Got an idea for a food-based startup? MSU has a kitchen for it

Advertisements

Bakery, vegan sauce line, portable soup company: At MSU, a student-created food startup has found its place in Venture Kitchen, a fully licensed professional kitchen space on the second floor of the Union.

Officially launched this summer, the kitchen is an extension of the Burgess Entrepreneurship and Innovation Discovery Program and is free to use for food-based entrepreneurs within the program.

“We walk[students]through the elements of starting a business, and if they need to use the Venture Kitchen, they have it,” said Lori Fisher, director of operations at the Burgess Institute. “Once you’re ready to produce and sell, we can help you get your license.”

Marketing Jr. and OG’s Bakery founder Olivia Gargett fills orders for homemade treats in her kitchen almost every week.

“The Venture Kitchen space was great for me,” says Gargett. “The rent for something like that can be very expensive, so it was a great space for me to be able to fulfill orders and continue to grow while I was in school.”

Gargett went online during her freshman year and joined the Discovery Program during her sophomore year to meet people. This program is open to her MSU students of any major. A student entrepreneur receives funding at local, state and national pitch competitions and the Burgess Institute backs the opportunity to participate in her launch program.

“I entered the Burgess New Venture Challenge pitch competition as a freshman with COVID-19, so it was just to meet people. I had never met anyone else,” Gargett said. Told.

Gargett ended up winning first place in the competition and received funding to support their business growth. These funds helped her buy a ton of supplies, rent her space at Farmers Market, Vendor, and now in her hometown of Grand Rapids, her incubator, her kitchen, her space. It’s a schedule.

Madison Marsh, senior economist and author of The Cut cookbook, uses her Venture Kitchen space to develop an array of vegan sauces.

“I go out there and play with different recipes and really use the space so that I can figure out what I want in them,” Marsh said.

Marsh founded The Cut in May 2020, at the height of the COVID-19 pandemic.

“Originally, it started as an idea to create a recipe book to give my friends and family something to get them a little excited because they were going through such a tough time,” Marsh said. Before I knew it, the recipe book I was making had nearly 100 recipes on it, and I really enjoyed it.”

Last year, Marsh won $3,000 in a pitch contest and received a James Ian Gray Scholarship for Entrepreneurship Studies. She released her cookbook last November.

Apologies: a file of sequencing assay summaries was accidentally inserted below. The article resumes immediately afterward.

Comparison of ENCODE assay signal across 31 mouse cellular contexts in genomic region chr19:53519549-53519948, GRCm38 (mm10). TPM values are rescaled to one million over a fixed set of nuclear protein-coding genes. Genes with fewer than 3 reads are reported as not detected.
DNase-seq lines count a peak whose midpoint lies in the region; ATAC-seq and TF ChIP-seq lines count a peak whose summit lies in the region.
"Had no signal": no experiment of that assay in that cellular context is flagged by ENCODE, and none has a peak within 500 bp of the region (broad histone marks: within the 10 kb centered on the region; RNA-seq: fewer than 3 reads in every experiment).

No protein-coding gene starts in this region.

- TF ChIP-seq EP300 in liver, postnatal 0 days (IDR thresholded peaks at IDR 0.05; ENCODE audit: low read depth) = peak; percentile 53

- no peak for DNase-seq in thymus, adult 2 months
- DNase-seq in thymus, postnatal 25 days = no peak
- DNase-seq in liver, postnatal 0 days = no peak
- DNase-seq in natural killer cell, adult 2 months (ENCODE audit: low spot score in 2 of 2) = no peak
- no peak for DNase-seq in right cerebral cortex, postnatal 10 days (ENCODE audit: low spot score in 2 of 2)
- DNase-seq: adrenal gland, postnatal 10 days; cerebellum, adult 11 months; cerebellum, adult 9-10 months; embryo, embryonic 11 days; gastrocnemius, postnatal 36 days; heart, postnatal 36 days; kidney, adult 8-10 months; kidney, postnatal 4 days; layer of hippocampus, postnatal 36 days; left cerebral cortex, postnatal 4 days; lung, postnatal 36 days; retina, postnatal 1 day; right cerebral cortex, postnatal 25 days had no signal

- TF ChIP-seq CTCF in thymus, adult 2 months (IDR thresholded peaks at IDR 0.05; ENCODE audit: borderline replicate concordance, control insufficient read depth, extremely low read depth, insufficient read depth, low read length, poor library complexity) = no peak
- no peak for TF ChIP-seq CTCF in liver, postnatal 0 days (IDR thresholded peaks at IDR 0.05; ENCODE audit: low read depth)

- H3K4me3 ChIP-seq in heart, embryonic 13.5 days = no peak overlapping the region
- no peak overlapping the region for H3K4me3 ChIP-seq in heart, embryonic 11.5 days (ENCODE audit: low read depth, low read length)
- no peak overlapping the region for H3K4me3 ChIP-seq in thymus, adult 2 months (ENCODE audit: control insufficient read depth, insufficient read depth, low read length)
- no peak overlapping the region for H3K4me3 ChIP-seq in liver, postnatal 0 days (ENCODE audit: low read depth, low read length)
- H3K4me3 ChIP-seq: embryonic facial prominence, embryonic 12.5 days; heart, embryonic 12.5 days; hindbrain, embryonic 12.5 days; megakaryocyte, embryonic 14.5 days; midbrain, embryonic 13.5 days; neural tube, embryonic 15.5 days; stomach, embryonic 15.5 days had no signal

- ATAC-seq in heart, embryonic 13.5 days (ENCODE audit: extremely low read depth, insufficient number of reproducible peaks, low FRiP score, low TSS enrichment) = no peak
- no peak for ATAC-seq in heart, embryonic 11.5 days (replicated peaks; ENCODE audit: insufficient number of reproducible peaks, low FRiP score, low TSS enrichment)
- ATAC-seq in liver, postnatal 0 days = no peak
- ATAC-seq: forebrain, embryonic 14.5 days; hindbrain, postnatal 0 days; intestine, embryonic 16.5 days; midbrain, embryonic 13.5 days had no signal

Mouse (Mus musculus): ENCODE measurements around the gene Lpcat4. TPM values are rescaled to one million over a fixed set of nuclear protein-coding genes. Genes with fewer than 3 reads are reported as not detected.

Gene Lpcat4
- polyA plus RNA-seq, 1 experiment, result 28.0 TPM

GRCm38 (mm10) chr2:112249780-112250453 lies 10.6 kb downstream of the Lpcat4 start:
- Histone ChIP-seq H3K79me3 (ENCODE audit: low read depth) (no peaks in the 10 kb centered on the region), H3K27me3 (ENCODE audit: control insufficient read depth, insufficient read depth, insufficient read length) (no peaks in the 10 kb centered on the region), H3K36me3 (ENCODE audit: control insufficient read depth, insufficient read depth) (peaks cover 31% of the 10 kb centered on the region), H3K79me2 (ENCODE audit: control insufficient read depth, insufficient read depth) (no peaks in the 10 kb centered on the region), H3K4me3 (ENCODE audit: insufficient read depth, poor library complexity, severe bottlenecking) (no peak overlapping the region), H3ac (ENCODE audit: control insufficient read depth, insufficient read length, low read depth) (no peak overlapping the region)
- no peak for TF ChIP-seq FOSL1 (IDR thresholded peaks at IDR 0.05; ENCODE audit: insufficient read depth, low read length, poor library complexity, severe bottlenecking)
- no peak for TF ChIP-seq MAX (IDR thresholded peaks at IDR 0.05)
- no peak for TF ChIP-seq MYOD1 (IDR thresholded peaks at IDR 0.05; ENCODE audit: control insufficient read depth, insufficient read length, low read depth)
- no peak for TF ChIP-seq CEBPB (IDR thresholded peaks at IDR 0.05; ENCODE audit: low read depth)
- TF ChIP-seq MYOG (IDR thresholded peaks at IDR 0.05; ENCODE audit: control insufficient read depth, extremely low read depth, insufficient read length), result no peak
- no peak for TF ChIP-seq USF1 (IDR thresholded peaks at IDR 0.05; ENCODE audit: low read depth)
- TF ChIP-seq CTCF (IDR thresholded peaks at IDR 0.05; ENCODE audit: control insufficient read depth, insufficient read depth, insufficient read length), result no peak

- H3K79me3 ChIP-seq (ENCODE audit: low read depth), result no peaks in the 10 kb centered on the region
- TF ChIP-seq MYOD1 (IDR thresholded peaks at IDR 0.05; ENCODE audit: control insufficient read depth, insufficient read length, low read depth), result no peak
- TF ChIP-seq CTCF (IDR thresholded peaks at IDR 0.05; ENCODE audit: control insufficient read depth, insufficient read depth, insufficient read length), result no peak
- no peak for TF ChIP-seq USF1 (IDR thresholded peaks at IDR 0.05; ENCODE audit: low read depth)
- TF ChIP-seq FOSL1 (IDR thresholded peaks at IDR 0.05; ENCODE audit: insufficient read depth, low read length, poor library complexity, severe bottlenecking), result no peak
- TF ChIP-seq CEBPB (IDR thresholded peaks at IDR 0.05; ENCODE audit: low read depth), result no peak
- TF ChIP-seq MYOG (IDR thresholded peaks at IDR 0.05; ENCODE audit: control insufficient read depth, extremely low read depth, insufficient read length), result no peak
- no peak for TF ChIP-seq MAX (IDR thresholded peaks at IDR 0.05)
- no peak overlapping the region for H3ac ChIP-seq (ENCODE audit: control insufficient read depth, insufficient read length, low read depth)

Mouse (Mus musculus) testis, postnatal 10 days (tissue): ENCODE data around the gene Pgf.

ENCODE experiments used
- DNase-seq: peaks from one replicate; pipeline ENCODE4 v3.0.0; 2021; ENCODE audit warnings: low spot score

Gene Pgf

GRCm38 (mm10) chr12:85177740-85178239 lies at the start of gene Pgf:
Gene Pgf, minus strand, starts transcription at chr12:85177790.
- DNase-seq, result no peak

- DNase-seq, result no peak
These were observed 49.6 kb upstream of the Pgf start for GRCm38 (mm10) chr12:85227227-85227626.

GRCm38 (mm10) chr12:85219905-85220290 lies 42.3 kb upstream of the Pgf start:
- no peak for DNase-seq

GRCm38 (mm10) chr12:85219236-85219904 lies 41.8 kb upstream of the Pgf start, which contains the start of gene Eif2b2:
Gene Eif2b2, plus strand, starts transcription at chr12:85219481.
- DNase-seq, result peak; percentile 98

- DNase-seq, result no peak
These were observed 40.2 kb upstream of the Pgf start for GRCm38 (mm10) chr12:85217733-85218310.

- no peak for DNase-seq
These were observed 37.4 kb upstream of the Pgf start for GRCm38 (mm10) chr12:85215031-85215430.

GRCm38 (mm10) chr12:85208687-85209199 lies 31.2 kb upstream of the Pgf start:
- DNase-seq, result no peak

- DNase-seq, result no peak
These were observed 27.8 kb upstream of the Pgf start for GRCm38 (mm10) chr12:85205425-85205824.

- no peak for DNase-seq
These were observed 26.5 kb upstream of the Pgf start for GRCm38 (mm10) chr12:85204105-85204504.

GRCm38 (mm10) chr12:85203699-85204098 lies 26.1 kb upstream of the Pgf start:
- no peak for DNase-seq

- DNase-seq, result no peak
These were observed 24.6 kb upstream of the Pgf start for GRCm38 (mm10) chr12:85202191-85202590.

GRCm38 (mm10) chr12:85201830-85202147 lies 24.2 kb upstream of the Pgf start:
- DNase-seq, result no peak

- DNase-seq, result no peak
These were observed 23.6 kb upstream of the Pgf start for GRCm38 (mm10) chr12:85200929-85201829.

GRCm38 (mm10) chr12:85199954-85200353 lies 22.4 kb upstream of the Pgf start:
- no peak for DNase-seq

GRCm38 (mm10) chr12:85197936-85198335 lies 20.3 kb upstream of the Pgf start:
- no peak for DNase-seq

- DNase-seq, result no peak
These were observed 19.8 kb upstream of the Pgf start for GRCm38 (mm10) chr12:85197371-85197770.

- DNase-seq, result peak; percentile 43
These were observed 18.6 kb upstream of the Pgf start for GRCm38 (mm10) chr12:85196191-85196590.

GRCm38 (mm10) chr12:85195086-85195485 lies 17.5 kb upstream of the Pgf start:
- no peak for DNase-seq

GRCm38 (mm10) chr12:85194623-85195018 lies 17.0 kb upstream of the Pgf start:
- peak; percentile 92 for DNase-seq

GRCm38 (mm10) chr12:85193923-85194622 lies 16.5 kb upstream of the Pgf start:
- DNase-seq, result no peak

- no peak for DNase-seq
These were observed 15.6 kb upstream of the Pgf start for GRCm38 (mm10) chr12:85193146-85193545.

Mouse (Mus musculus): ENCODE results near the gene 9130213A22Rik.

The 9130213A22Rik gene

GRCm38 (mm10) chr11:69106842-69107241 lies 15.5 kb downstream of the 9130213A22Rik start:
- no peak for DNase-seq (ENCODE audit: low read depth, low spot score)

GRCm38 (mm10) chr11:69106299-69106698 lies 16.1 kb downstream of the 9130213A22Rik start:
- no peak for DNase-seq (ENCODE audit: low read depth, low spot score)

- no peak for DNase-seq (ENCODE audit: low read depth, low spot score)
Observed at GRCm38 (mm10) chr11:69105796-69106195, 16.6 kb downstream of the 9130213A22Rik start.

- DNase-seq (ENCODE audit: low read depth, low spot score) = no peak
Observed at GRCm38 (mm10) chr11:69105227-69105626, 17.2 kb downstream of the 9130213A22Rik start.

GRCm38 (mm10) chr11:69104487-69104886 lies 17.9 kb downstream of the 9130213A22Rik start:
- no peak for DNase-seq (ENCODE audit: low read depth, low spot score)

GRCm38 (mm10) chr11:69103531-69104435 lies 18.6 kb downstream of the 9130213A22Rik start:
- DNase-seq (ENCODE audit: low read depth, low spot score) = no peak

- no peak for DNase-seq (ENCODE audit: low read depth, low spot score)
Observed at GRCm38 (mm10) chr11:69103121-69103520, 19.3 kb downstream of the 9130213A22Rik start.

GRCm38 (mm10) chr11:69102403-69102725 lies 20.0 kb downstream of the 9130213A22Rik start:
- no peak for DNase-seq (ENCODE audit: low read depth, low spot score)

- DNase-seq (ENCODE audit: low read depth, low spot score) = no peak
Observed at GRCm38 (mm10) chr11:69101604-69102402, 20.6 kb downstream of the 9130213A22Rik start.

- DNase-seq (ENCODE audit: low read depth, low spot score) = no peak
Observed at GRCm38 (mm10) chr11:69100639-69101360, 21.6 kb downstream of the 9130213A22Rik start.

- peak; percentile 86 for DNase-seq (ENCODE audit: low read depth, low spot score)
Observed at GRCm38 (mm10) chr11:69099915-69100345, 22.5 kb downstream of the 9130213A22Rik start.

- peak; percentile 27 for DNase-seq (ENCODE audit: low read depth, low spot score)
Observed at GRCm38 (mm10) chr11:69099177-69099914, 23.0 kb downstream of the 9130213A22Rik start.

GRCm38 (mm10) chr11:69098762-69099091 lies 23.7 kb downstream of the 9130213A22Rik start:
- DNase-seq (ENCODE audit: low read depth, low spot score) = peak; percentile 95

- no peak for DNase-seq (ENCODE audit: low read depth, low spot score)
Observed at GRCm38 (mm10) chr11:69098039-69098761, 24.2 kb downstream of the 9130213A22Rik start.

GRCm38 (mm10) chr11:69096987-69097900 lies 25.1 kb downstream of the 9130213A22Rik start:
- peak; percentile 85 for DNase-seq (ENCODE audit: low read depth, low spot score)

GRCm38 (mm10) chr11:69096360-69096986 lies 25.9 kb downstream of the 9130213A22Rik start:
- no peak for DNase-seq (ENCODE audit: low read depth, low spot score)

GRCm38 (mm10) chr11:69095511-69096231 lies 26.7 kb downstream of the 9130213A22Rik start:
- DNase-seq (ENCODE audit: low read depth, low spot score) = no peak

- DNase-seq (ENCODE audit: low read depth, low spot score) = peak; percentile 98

“The Burgess Institute has been very helpful in helping me grow my business,” Marsh said. “From day one, when I told them about the cookbook I was working on, they wanted to help me.”

Marsh now uses MSU products to achieve food safety verification in hopes of selling her vegan sauce at local vendors such as Campbell’s Market Basket, Horrocks Farm Market and Capital City Market in Lansing. We work with the center. Marsh and other Discovery members of her program sell products at Union’s pop-up shop in the space of her former Dairy store on game Saturdays and during special events.

Olivia Simone, marketing senior and founder of portable soup company Soup N’ Sip, said the support she received in developing the company prompted her to reciprocate that support as a venture capitalist after graduation. .

“The help and the community and support from the Burgess Institute is unlike anything I’ve seen or felt before,” Simone said. “They are some of the most hands-on professors and advisors I have ever met and honestly made my time at MSU very enjoyable and approachable.”

Simone founded the company last year after winning a pitch competition. She said she ventures to use her kitchen when her home kitchen is too small.

“Some time ago I had a dream of drinking (Soup ‘N Sip) in a football stadium, but the biggest problem I face now is how to make so much soup,” Simone said. rice field. “This is a very long-term decision that will cost a lot of money. …The Burgess Institute gave me a lot of funding, so I was able to do it. I’m looking for a full-time job after graduation, so I’m trying to see if that’s my next step.

Support student media!
Please consider donating to The State News to fund the future of journalism.

Meanwhile, Gargett said she plans to run OG’s Bakery full-time after college and is confident MSU will continue to support her company’s growth beyond the Venture Kitchen space.

“I plan to continue my ventures after college,” says Gargett. “I’m not looking for another job at the moment, so I’m going to do my best.”

discussion

share and discuss “Have an idea for a food-based startup? MSU has a kitchen for that.” on social media.

Leave a Reply

Your email address will not be published. Required fields are marked *

Skip to content